This inspiring and beautifully photographed cookbook brings the vibrant and flavorful cuisine of Thailand to home cooks everywhere. Featuring a range of recipes that explore this beloved cuisine’s four main groups of taste—hot, sweet, salty, sour—author Tom Kim shows how simple it is to prepare authentic Thai dishes in your kitchen.
My Thai Cookbook presents the easy-to-follow tenants for preparing authentic Thai food. In these pages, you’ll find all the traditional dishes and specialties of Thailand, from favorite snacks and street food to curries, noodle salads, and soups— plus all the basics like curry pastes, relishes, hot sauces, marinades, and more—simplified for contemporary home cooks. The well-curated recipes respect tradition but have been adapted to the modern kitchen. You’ll also find features on must-have spices, menu ideas, and a glossary of key ingredients. Discover the hallmark flavors, dishes, and accessibility of Thai cuisine with My Thai Cookbook.
Sample recipes include:
Hot & Sour Grilled Beef Salad
Shrimp, Basil & Lemongrass Salad
Tom Kha Gai
Sweet & Crispy Pork Spare Ribs
Sesame-Seared Tuna with Ginger
Turmeric Grilled Whole Fish
Hot & Sour Orange Curry
Phad Ki Mow
Banana & Coconut Pancakes
Pineapple, Lime & Mint Crush
|Product dimensions:||7.60(w) x 10.90(h) x 1.10(d)|
About the Author
Tom Kime has worked at the River Café, for Rick Stein and David Thompson, and is the author of, amongst other books, the award-winning Exploring Taste and Flavor and Fish Tales. He has presented three TV series and is currently Executive Chef at Ceru, an Eastern Mediterranean restaurant in London.
Read an Excerpt
Thai Fried Rice
1 yellow onion, finely chopped
3 garlic cloves, finely chopped
2 red chiles, seeded and finely
2 skinless and boneless chicken
breasts, sliced into ¼ inch slices
½ lb raw shrimp, peeled, cleaned,
and halved lengthwise
2 eggs, beaten
5 cups cold cooked jasmine rice
juice of 2 limes
3 cilantro sprigs, leaves picked
and roughly chopped
2 spring onions, finely chopped
freshly ground black pepper
2 tablespoons vegetable oil
3 tablespoons fish sauce
• • • • • • • • • •
1. Heat the vegetable oil in a wok over medium heat and fry the onion until softened, 1–2 minutes. Add the garlic and chiles and fry for another minute until fragrant and aromatic.
2. Add the sliced chicken and stir-fry briskly until the chicken starts to change color, then add the shrimp. Stir-fry briskly for 2 minutes, then add the eggs, cooking them on the upper edges of the pan so that you get a thin omelet.
3. Splash in the fish sauce, then add the rice and continue to stir-fry for 3 minutes. Season with black pepper and lime juice.
4. Add the cilantro and spring onions, then quickly transfer to a large serving dish.
Most Helpful Customer Reviews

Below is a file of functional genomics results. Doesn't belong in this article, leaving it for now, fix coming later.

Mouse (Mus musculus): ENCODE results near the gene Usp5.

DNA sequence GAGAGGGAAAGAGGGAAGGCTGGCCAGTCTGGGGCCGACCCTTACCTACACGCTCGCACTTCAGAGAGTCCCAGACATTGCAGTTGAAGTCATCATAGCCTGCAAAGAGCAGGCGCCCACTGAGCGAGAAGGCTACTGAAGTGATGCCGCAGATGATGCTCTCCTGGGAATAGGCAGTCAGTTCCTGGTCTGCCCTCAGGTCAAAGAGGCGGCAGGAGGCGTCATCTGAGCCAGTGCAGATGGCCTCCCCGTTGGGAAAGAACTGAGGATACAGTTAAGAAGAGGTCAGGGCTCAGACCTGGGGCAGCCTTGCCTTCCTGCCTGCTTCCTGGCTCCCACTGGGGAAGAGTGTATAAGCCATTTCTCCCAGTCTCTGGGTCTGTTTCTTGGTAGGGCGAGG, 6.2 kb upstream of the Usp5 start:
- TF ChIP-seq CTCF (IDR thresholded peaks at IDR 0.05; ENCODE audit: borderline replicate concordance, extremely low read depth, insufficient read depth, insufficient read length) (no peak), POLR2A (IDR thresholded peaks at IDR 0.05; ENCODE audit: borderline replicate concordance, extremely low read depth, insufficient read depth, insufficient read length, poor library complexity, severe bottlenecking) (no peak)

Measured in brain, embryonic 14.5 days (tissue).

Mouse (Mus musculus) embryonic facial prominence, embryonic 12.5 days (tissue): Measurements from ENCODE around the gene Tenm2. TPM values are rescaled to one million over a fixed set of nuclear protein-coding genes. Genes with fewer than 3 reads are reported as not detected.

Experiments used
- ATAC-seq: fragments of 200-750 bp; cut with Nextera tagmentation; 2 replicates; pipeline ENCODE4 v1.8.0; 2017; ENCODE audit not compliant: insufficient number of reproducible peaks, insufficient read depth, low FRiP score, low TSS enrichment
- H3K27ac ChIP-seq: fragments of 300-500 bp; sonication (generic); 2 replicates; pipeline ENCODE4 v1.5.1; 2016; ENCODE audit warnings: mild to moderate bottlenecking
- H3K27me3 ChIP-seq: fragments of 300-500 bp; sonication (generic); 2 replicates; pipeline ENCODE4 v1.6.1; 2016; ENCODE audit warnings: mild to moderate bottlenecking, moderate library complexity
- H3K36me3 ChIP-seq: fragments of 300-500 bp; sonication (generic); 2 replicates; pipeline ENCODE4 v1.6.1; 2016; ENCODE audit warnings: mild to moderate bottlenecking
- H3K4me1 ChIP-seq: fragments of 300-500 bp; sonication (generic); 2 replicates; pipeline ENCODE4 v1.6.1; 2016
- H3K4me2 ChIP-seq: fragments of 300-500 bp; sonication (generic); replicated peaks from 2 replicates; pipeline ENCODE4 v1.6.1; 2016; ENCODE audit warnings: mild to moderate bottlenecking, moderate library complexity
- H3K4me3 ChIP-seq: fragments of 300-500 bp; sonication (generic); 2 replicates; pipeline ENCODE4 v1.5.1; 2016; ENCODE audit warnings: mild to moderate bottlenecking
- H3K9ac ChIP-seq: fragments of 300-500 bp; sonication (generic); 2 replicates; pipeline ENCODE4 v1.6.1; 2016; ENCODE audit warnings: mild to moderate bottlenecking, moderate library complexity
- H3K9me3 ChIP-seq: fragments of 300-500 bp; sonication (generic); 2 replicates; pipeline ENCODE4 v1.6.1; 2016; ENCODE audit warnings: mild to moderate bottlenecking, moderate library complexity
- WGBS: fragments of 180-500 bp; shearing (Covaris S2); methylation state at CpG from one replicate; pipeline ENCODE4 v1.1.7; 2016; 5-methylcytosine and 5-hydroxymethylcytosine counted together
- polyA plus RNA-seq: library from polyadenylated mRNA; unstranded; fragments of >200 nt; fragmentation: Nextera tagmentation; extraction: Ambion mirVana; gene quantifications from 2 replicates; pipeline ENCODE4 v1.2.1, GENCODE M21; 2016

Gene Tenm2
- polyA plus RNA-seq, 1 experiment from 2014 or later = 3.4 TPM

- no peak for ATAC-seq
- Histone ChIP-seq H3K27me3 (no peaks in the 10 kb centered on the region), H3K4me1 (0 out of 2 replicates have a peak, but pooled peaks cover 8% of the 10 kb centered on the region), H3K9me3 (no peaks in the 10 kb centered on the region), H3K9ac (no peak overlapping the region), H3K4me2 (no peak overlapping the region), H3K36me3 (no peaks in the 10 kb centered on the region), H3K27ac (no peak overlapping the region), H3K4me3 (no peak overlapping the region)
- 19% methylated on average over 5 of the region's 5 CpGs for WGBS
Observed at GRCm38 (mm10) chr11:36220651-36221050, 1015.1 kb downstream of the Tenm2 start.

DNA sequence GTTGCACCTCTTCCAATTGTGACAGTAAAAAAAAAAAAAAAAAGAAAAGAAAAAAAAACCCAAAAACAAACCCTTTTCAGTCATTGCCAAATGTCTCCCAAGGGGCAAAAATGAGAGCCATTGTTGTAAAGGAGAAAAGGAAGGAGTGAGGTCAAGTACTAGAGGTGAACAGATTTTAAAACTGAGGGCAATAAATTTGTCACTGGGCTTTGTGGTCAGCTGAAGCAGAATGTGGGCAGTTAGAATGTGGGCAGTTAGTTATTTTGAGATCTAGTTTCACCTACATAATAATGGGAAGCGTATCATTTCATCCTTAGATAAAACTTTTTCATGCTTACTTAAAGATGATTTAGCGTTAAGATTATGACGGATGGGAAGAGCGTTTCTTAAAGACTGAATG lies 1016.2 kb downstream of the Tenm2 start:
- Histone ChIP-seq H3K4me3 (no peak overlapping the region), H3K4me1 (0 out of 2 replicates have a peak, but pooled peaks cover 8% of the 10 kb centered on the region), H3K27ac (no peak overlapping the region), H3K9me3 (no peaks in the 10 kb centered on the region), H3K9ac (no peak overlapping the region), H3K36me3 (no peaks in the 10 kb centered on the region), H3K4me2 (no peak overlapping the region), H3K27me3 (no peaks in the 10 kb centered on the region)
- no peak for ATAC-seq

“What a gorgeous cookbook!” That was my first thought upon seeing this cookbook. I love the cover, and the photos inside the book are gorgeous! There is a lovely variety of recipes in this cookbook separated into chapters that make it easy to find what you’re looking for. Chapters are: Ingredients for Thai Cooking Must-have Herbs & Spices Snacks & Finger Foods Salads Roast, Grill & Stir-fry Fish & Seafood Curries & Soups Rice, Noodles & Sides Desserts & Drinks Basics Menu Planner The menu planner is especially nice as, rather than a dry list of recipes, each menu is a row of photos of each dish on the menu. I wanted to start simple, so I decided on the Chicken Satay with Turmeric & Ginger. I was unable to find the tamarind paste, but I decided to go ahead without it. I have a serious skin sensitivity to peppers, so I double gloved and prayed. Hmmm. Not sure what happened with the peppers as I bought what I was supposed to, but there was basically no heat at all. I didn’t want to blow the back of our heads off, but I did want SOME heat. As a result of non-spicy peppers and no tamarind paste, the results were a little bland, but good. While the flavors were subtle, if you paid attention, they were nice. Let me be clear–this is NOT the recipe’s fault! I don’t know if someone mis-labled the peppers or what, but they clearly didn’t work like they should, and I’ve seen tamarind paste in the store before, but they were out and I didn’t want to wait. With the tamarind and peppers that are actually hot I think it would have been a great dish. I actually made jasmine rice substituting coconut milk for part of the water, and it was very good. Another simple, but excellent dish is the Thai Fried Rice. It calls for chicken and shrimp, but I think you can easily use one or the other by itself and still have a great dish. It’s easy to make and very delicious. There’s so much more to try in this book, but I didn’t want you to have to wait longer for a review. Take a leap into some homemade Thai food. I think you’ll thoroughly enjoy it! I received a copy of this book from Weldon Owen for my honest review. All thoughts and opinions are my own.